The black master, then, functions as the father figure for these socially emasculated men without fathers. (In Lawd Today! there is no mention of Jake's parents, and in Native Son we learn that Bigger's father was killed in a riot in the South , the ultimate act of social emasculation for a black man and Jim Crow lesson for a black son.) Bigger, in particular, is represented as a man in search of a father figure; hence, the black fuhrer is a suitable compensatory image, and the various Depression Era fascisms "simply appealed to him as possible avenues of escape" (130). He identifies with Hitler and Mussolini because he desires the control and power that have been culturally gendered as masculine. As he tells Max," '. . . a guy gets tired of being told what he can do and can't do. You get a little job here and a little job there. . . . You don't know when you going to get fired. . . . You just keep moving all the time, doing what other folks say. You ain't a man no more'" (408; my emphasis). To be a "man" is finally to be free from the displacement - the "moving all the time."
The fascist father figure is the one who defines place for all. As Slavoj Zizek argues, "The fascist dream is simply to have capitalism without its 'excess,' without the antagonism that causes its structural imbalance . . . [which] would enable us to obtain a stable social organism whose parts form a harmonious corporate body, where, in contrast to capitalism's constant social displacement, everybody would again occupy his own place" (210). Likewise, both Zizek and Wright suggest that the fascist dream of omnipotence appeals to the desire to control what Wright calls "a hot and whirling vortex of undisciplined and unchannelized impulses" produced by modernity ("How 'Bigger' "520). The fascistic, nationalistic projects of Jake and Bigger are another way they imagine a freedom from their emotional tumult. And it is important to note that, in truth, their fantasies of a black master are mediated by a desire to be "white," which they equate with being a desired and powerful object. In essence, as the Garveyite parade and Bigger's and Gus's game of mimicry suggest, to be a political leader is to "play white." The "dual narcissism" about which Franz Fanon writes in Black Skin, White Masks - that white is right and black is beautiful - merges here: By indulging their fantasies, the two characters display their ego-ideal of the white man who looks black or the black man who acts white. Conflated are the concepts of white father-nationalist/fascist man as opposed, in the final analysis, to the concept of "black boy."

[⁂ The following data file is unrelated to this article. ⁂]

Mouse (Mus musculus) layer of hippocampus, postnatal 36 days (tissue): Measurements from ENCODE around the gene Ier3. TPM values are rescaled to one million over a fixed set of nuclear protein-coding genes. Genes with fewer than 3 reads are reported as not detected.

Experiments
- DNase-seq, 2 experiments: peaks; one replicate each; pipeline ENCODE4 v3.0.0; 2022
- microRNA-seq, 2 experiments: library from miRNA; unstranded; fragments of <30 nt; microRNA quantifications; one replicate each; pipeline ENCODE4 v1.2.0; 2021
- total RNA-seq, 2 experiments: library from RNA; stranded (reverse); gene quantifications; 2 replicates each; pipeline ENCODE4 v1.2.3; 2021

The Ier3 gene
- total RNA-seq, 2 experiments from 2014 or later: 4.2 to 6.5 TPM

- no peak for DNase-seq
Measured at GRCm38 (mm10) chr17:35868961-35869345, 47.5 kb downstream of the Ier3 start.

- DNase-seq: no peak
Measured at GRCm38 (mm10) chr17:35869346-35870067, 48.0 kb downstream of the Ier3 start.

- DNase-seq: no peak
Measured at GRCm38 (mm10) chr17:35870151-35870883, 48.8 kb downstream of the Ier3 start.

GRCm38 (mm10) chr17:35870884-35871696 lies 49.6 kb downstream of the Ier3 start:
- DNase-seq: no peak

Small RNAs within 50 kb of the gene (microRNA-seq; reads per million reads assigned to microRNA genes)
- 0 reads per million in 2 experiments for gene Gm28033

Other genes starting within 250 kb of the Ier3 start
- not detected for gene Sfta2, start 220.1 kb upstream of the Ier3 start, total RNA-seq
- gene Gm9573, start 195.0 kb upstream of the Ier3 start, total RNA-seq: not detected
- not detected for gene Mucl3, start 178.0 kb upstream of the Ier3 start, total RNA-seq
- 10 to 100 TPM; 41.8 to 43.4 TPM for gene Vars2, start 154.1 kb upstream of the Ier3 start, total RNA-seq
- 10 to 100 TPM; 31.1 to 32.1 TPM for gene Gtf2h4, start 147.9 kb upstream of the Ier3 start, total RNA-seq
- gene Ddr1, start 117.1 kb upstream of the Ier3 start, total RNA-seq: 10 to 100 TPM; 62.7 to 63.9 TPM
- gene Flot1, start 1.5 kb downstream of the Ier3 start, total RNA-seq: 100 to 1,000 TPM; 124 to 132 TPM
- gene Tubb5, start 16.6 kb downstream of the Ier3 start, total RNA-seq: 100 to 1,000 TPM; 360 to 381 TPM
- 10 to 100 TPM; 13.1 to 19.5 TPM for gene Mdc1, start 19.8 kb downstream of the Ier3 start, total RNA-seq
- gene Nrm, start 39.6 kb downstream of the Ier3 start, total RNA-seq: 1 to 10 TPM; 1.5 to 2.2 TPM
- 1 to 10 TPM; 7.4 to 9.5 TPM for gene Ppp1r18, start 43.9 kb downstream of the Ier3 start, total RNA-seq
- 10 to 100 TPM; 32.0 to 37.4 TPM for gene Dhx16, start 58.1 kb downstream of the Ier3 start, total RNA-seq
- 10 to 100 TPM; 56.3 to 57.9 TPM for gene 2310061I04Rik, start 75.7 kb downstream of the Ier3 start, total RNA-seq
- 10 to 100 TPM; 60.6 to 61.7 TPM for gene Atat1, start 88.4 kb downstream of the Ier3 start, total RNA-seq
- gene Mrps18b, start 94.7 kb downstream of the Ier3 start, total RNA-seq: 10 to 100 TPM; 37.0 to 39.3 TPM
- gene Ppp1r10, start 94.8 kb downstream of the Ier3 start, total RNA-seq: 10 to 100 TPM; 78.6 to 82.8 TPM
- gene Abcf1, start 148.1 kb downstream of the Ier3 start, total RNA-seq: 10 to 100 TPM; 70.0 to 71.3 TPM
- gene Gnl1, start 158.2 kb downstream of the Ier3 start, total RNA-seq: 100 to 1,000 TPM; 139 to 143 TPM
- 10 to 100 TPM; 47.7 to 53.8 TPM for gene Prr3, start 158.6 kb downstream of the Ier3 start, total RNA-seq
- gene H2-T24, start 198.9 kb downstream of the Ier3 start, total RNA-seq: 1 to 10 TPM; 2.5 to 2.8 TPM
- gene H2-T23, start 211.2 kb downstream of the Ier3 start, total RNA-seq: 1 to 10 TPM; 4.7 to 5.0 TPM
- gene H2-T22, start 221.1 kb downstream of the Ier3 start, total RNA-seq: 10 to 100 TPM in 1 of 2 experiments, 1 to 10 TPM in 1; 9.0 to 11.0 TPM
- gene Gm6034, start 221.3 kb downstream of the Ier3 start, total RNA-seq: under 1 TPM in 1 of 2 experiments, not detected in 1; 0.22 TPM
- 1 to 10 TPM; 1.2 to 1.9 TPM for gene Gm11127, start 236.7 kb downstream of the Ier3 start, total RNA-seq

The black nation (ruled by the black father) thus functions as a wishful political and psychic economy: The white father is dethroned, and the black "boy" becomes the (white) "father," creating a (home) place that, because the white father is usurped, "end[s] fear and shame" (Native Son 131). The psychological goal of nationhood in these novels is a type of unity that, based on male fantasies, is infantile, since the object is to reclaim "a wholeness, a oneness" (Native Son 490) associated with an idealized infantile state that views the nation as a womb mother or an originary site of pleasure. The internal torment and desires these characters display, generated in large part by the super-white ego, is projected out and solved in fantasy as if it were solely an external problem.